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On Helping Catholic Universities live up to their Catholic Ideals

By Bob Laird

Cardinal Newman Society founder explains how organization aims to promote Pope John Paul II's Ex Corde Ecclesaie and renew the Faith on campuses
By Maryann Gogniat Eidemiller ? OSV Newsweekly, 4/22/2012

Maryann Gogniat Eidemiller, in an interview the Patrick Reilly, the President and Founder of The Cardinal Newman Society (CNS), traces the history of Catholic higher education and the role that CNS in renewing the Catholic identity on the campuses of Catholic colleges and universities thorught the United States. Reilly noted that in his own education at the Jesuit-run Fordham University, "he had very little philosophy and minimal theology."

Eidemiller writes,

Before the Second Vatican Council, Catholic colleges were primarily staffed by Catholics, run by religious orders or dioceses, and the majority of students were Catholic. In 1967, several presidents of leading Catholic colleges and universities declared independence from all authority outside of the institution itself, including the Vatican and Catholic bishops.

One of the reasons was to compete with secular institutions. Another was the rapid expansion of federal funding that brought an influx of students under the GI bill who wanted a good education, but not necessarily a Catholic one.

The result was that Catholic Colleges and Universities became "Catholic" in name only.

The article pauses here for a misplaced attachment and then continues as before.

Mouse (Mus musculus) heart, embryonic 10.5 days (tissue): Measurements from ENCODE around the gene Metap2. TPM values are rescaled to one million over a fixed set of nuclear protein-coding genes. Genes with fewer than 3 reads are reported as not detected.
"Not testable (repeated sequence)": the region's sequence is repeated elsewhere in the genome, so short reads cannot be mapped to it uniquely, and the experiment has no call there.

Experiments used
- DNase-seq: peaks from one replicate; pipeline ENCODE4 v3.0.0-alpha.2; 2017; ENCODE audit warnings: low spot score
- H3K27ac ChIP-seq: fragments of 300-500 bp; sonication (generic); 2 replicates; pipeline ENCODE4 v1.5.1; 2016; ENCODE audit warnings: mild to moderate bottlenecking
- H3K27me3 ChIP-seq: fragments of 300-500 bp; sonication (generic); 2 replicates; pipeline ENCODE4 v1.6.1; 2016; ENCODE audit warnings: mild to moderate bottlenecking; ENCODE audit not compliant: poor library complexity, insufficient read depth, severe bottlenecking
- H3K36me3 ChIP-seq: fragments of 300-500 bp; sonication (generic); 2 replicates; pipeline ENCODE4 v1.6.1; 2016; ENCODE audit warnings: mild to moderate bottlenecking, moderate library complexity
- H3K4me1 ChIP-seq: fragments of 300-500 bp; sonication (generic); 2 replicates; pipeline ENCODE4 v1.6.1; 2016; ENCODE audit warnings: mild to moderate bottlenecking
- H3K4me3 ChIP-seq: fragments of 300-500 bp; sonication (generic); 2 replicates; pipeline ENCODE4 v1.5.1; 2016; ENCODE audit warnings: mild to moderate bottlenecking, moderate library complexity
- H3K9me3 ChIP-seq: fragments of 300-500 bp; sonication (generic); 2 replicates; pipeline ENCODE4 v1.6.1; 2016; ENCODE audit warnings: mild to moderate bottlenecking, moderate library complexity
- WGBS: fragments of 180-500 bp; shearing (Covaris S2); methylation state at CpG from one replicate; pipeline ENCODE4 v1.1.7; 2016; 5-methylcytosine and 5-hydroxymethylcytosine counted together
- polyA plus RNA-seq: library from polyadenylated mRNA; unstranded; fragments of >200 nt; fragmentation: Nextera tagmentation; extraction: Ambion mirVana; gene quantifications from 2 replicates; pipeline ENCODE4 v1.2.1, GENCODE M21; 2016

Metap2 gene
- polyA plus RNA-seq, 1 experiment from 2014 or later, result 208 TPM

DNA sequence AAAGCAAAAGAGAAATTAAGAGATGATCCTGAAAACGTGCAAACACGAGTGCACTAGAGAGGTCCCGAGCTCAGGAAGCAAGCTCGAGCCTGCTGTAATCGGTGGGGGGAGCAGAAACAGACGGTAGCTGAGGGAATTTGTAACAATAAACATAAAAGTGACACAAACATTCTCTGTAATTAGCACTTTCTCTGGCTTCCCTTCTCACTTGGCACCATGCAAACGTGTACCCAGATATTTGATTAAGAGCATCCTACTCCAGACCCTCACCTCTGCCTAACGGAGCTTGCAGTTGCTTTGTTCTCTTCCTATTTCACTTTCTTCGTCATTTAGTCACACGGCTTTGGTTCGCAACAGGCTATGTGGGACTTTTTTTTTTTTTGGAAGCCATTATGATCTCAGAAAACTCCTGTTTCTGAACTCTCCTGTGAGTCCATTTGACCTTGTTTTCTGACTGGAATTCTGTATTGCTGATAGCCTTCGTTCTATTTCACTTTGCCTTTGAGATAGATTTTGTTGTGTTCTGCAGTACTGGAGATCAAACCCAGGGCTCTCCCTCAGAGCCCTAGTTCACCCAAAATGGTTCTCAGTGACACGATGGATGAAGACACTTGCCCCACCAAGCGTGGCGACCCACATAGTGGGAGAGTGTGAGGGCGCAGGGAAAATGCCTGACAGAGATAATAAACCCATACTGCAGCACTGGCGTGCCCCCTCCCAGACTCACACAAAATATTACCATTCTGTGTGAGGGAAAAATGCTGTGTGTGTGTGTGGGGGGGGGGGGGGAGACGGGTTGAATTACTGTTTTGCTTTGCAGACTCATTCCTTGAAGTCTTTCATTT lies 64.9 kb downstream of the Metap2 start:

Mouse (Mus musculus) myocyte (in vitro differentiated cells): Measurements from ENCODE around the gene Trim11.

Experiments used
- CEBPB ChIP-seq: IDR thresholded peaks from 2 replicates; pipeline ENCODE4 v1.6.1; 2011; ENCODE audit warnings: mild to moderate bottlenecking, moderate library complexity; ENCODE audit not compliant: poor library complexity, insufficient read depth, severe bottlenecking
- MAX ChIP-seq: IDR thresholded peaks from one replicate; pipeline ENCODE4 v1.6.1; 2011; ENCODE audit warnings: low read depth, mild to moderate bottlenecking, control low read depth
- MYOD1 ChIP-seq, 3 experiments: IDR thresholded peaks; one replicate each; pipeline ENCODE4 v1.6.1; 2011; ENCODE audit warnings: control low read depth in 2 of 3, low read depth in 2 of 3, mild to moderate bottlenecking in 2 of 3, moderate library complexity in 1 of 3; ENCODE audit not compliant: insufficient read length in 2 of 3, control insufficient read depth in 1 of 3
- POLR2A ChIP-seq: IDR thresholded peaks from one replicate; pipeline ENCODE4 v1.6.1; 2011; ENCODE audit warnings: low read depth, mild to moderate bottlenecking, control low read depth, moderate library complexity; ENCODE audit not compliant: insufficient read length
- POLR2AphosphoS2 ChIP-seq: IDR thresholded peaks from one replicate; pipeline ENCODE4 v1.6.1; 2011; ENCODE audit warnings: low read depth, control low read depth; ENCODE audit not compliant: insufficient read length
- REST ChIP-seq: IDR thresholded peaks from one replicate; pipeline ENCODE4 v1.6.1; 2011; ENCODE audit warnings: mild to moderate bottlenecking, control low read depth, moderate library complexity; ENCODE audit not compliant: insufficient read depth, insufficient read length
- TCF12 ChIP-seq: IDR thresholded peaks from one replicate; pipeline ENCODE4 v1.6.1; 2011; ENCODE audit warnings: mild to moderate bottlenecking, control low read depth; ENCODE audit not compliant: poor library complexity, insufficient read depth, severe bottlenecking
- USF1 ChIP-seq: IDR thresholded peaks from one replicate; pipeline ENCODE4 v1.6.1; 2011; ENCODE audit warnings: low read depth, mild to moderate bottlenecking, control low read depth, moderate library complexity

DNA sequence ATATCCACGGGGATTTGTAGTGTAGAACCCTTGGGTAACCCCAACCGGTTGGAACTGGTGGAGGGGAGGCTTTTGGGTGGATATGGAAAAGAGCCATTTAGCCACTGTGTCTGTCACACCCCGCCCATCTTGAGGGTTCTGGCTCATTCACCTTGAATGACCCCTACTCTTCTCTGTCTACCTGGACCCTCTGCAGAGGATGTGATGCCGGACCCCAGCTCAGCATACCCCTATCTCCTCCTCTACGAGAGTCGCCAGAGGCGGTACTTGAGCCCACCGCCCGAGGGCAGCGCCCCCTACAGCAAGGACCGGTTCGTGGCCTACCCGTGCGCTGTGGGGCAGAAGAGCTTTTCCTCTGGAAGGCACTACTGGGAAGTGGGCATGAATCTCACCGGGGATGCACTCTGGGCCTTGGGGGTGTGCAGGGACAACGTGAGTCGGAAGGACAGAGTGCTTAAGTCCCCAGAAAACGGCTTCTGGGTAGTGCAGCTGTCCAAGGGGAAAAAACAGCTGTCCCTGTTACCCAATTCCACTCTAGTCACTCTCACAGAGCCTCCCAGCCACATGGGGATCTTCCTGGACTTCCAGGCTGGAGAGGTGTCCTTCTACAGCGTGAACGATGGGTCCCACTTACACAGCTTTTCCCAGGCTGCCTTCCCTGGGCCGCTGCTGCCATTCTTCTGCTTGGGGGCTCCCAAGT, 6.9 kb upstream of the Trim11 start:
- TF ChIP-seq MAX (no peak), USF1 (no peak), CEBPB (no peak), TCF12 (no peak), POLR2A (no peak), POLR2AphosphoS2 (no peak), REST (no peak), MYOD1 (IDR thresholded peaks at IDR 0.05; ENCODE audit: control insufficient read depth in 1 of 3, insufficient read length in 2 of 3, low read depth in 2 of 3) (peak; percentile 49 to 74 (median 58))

"The Vatican had been clearly concerned since at least the early 1980s," Reilly said. "Pope John Paul II made it very clear that he wanted to see changes, beginning with his address at The Catholic University of America."

In 1990, Pope John Paul II issued Ex Corde Ecclesiae ("From the Heart of the Church"), in which he defined the identity and mission of a Catholic university and established norms "valid for all Catholic Universities and other Catholic Institutes of Higher Studies throughout the world"(Part II, Article 1).

There was initial opposition to Ex Corde Ecclesiae, but, Reilly said, "There is a clear improvement in Catholic higher education since 1993, when I founded the society. The biggest shift is in the conversation. When I first got involved with this, it was difficult to find many Catholic leaders who were willing to publicly acknowledge that Catholic higher education was suffering from an identity crisis. The real shift is the acknowledgement of the problem and a real desire to try to get beyond that."

"We are increasingly seeing Catholic colleges getting back to the strong focus on the core elements that build the great institutions," Reilly said. "Many of them have fully embraced Ex Corde Ecclesiae."

Today, the Cardinal Newman Society publishes The Newman Guide to Choosing a Catholic College as a resource to help link students and parents which Catholic Colleges and Universities which "are vibrant examples of strong and faithful Catholic edicatuion" (p. 15). You can also follow the Cardinal Newman Society via their blog.

This article has been reprinted here by permission of the author after original publication at the Cabrini Center for Catholic Health Care.

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